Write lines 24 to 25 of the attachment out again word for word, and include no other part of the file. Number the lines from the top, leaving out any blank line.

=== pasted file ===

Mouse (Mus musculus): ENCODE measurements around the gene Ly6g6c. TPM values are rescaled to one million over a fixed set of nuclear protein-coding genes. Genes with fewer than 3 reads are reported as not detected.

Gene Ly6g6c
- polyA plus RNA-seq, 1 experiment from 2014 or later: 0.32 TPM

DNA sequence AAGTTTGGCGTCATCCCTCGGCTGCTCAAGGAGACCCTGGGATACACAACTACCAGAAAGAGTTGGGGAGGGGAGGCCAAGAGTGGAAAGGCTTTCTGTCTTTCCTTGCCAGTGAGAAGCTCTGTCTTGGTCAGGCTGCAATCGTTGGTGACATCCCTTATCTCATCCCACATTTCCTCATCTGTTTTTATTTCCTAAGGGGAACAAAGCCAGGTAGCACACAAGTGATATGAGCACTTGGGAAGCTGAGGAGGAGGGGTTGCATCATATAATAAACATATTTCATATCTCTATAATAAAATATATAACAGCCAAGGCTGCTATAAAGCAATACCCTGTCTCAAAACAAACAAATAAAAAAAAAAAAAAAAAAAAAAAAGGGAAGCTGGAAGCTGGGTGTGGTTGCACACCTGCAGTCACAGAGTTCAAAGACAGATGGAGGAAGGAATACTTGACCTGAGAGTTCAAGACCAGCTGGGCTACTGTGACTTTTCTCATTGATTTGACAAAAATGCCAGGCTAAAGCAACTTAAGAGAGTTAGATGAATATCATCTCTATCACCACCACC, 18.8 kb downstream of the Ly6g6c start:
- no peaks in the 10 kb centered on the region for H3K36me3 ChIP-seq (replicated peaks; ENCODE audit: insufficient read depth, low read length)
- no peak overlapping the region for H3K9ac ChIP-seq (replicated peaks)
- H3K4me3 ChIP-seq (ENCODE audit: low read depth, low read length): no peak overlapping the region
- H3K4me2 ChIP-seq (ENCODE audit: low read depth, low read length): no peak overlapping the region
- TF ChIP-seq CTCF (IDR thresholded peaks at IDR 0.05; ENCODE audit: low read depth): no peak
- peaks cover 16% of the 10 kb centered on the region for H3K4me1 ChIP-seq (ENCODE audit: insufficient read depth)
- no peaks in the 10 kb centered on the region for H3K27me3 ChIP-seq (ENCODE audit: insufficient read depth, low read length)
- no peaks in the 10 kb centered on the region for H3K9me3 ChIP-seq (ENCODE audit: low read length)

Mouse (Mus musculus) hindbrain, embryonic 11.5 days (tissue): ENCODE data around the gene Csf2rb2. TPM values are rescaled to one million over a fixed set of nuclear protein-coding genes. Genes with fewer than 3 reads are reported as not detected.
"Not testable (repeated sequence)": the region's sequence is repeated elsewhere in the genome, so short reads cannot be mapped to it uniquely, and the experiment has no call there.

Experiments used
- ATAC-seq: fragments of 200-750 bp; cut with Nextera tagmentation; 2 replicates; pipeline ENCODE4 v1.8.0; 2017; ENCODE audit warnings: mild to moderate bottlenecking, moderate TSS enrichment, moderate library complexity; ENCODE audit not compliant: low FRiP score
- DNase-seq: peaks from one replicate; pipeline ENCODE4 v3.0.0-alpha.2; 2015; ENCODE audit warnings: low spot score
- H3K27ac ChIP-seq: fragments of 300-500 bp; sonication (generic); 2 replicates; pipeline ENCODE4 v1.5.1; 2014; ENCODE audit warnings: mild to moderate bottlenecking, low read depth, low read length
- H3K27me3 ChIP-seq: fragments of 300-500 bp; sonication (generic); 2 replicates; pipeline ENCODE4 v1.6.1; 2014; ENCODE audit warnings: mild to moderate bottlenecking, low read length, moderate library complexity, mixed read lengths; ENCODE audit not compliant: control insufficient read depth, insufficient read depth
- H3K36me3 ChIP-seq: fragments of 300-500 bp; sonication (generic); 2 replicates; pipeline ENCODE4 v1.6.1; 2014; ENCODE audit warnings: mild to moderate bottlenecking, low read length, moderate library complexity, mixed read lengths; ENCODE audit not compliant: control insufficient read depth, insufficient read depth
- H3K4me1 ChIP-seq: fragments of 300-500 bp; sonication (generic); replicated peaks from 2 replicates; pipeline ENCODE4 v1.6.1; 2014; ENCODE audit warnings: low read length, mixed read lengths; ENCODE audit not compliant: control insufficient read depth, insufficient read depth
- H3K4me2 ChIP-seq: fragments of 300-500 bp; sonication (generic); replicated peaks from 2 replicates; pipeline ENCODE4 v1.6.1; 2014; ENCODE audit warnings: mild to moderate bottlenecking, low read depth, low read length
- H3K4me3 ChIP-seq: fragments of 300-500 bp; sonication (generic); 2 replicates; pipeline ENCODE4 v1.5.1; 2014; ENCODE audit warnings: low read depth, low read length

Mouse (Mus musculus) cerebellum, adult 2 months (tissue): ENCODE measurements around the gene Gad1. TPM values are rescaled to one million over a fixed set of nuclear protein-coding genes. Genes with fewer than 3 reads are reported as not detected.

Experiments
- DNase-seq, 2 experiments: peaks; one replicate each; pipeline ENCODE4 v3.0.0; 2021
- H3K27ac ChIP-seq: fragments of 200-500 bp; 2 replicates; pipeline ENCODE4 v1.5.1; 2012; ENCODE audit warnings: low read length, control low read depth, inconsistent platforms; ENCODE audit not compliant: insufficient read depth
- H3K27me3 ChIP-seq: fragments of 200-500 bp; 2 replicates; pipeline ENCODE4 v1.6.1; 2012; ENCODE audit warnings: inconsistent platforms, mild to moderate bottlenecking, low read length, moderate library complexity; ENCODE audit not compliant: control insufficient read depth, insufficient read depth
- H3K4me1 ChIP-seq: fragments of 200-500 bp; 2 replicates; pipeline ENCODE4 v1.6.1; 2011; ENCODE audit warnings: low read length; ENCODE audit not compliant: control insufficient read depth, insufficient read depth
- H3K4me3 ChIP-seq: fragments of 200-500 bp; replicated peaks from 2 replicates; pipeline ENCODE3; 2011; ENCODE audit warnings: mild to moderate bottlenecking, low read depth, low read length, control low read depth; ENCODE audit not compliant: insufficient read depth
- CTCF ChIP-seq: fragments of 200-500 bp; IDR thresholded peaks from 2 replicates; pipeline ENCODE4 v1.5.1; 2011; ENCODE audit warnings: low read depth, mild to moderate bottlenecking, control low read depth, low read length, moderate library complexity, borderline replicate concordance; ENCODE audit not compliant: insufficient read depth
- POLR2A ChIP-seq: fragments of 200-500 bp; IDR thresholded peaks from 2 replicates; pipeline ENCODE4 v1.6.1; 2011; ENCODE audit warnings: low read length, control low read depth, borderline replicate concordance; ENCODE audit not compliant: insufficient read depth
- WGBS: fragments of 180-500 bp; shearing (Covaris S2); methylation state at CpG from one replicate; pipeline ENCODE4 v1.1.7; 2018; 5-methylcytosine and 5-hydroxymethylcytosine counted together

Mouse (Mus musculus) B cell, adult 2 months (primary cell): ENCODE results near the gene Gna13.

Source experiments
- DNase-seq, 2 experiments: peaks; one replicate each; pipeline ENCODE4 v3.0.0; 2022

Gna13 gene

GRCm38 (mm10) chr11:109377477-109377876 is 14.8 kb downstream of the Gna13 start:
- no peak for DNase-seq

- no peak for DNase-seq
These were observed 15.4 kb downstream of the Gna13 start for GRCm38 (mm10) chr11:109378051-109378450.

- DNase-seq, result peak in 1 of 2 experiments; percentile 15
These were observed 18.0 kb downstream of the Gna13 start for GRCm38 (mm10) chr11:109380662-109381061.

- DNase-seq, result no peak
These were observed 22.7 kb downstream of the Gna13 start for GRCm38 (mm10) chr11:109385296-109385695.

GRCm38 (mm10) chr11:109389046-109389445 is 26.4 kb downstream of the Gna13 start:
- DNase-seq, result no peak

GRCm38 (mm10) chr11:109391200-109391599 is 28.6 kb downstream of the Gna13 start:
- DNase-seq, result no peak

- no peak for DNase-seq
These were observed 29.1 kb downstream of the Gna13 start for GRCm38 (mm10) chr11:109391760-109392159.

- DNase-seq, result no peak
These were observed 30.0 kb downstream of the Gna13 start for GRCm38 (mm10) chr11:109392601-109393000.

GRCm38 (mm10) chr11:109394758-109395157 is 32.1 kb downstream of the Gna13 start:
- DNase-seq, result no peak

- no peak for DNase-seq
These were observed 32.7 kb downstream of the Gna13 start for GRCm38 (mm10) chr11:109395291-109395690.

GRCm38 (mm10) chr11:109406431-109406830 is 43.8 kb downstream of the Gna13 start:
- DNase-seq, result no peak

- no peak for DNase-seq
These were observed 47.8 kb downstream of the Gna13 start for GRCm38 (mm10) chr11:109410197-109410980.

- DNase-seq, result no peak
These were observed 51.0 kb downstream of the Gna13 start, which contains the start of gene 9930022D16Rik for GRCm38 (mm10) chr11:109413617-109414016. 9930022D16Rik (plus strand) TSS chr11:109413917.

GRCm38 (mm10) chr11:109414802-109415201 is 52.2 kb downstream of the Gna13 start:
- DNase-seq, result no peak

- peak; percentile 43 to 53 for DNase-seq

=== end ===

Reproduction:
Mouse (Mus musculus) cerebellum, adult 2 months (tissue): ENCODE measurements around the gene Gad1. TPM values are rescaled to one million over a fixed set of nuclear protein-coding genes. Genes with fewer than 3 reads are reported as not detected.

Experiments